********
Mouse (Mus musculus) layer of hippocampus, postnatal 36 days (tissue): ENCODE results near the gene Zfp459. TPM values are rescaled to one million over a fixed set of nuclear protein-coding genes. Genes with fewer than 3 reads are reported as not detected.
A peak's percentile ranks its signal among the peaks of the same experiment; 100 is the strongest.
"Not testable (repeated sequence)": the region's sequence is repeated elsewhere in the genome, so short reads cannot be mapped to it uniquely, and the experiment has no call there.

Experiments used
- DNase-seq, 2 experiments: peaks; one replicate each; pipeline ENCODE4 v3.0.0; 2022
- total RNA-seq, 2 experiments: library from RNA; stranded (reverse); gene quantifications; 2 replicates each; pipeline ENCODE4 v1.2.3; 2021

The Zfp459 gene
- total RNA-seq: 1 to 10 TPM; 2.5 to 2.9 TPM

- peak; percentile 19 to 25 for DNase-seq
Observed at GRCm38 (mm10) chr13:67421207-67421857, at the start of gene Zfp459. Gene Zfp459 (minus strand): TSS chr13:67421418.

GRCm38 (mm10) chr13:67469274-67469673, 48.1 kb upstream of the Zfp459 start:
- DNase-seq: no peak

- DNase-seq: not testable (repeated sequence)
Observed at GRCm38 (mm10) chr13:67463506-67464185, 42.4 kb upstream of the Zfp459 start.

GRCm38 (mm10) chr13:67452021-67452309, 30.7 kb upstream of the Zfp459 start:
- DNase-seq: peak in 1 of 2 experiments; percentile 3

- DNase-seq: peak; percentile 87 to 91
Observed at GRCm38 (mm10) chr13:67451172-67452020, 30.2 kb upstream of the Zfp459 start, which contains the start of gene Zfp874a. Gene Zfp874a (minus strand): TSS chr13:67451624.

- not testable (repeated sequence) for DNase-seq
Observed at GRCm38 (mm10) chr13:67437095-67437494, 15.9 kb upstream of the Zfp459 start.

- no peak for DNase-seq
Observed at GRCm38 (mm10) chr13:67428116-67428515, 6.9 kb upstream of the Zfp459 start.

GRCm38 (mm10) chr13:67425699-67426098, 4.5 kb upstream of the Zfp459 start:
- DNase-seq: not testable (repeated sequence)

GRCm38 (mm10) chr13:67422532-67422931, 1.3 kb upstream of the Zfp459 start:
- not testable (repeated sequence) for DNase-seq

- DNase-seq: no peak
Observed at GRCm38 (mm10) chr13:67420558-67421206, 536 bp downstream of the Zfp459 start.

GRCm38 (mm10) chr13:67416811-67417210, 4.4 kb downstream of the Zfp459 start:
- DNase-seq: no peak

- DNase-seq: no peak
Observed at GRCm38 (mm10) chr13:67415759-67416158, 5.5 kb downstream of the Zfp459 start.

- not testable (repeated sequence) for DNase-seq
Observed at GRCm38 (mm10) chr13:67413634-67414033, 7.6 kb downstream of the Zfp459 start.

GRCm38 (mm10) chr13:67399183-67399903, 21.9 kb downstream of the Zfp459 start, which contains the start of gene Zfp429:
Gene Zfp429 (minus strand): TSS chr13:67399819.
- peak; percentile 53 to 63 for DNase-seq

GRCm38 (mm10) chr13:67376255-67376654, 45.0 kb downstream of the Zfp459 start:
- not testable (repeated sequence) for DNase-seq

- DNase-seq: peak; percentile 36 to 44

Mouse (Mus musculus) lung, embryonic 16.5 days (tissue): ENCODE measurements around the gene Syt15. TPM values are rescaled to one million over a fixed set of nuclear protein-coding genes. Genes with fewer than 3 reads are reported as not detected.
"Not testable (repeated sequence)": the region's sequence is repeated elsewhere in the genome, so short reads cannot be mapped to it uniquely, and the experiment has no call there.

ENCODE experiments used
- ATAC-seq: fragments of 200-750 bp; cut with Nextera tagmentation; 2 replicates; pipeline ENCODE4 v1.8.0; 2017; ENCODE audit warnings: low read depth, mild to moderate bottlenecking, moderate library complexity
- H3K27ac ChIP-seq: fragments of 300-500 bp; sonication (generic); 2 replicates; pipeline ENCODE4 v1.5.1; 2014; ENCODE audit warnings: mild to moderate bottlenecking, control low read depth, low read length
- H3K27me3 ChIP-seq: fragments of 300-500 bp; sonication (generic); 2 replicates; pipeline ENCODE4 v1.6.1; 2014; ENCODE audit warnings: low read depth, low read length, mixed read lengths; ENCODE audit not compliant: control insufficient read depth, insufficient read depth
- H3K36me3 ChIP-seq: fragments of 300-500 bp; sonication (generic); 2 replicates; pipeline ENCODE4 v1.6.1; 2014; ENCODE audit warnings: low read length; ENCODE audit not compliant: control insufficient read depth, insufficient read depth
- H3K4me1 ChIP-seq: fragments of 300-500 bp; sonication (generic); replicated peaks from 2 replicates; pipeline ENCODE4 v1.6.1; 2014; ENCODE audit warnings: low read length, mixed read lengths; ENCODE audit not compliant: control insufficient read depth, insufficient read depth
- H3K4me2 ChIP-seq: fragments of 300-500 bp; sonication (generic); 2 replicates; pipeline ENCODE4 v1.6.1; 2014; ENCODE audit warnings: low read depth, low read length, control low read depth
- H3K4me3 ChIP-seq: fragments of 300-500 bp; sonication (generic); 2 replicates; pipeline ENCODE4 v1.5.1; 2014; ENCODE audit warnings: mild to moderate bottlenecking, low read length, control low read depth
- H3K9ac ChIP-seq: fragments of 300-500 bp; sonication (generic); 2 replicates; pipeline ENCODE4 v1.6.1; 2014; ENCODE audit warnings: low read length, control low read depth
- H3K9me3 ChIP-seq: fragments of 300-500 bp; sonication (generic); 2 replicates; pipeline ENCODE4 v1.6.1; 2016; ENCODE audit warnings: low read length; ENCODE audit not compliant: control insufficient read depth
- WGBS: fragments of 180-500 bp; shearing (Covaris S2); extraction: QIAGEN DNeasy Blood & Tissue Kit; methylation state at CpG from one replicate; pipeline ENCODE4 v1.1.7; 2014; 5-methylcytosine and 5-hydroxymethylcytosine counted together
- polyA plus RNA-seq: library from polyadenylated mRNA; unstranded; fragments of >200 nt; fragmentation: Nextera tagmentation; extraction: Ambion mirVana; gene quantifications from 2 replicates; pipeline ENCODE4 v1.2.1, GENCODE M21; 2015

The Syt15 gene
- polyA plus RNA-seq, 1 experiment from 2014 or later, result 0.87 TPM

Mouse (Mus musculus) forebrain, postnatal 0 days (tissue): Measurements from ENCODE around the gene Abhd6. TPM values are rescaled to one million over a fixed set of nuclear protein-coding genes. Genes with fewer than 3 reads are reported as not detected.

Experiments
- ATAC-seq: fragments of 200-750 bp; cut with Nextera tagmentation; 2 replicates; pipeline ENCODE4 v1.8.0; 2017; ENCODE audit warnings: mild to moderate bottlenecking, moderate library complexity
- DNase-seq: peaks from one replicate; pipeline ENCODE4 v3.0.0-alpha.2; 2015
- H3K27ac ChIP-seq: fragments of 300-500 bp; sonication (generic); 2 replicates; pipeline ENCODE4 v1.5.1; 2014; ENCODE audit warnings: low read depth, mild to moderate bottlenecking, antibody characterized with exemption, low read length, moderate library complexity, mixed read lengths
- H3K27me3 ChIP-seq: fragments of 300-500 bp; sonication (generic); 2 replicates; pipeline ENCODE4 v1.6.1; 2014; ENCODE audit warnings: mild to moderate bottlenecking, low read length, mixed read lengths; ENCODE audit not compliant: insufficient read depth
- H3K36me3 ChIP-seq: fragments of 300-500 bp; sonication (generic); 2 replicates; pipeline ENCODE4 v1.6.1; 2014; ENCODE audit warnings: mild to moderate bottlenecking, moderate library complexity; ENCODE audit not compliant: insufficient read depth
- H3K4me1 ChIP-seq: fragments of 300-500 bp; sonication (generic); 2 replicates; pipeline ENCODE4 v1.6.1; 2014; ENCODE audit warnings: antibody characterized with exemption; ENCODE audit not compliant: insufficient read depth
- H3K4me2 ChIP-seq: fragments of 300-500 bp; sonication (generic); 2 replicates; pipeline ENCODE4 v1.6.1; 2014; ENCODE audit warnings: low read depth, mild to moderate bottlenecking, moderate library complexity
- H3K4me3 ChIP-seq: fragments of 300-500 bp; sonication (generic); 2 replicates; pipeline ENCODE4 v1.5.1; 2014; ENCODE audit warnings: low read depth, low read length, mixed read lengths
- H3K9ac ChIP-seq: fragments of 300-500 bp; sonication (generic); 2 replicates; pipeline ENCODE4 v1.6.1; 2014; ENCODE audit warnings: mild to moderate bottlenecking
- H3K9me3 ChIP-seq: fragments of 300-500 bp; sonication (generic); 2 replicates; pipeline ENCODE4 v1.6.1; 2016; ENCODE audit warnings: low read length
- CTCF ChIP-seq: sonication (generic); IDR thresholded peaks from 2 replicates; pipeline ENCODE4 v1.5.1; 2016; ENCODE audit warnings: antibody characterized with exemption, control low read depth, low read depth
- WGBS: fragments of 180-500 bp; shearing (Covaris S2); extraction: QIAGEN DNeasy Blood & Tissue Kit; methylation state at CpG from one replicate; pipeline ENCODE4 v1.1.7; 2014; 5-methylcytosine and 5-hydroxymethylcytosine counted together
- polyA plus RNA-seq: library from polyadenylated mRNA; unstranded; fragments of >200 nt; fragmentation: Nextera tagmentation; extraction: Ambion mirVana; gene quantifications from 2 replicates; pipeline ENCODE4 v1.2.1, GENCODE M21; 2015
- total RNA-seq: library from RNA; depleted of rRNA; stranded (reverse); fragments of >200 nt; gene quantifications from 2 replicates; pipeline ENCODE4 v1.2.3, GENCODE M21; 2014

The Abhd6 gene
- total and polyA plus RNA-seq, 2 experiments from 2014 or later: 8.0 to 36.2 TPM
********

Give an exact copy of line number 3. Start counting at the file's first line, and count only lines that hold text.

"Not testable (repeated sequence)": the region's sequence is repeated elsewhere in the genome, so short reads cannot be mapped to it uniquely, and the experiment has no call there.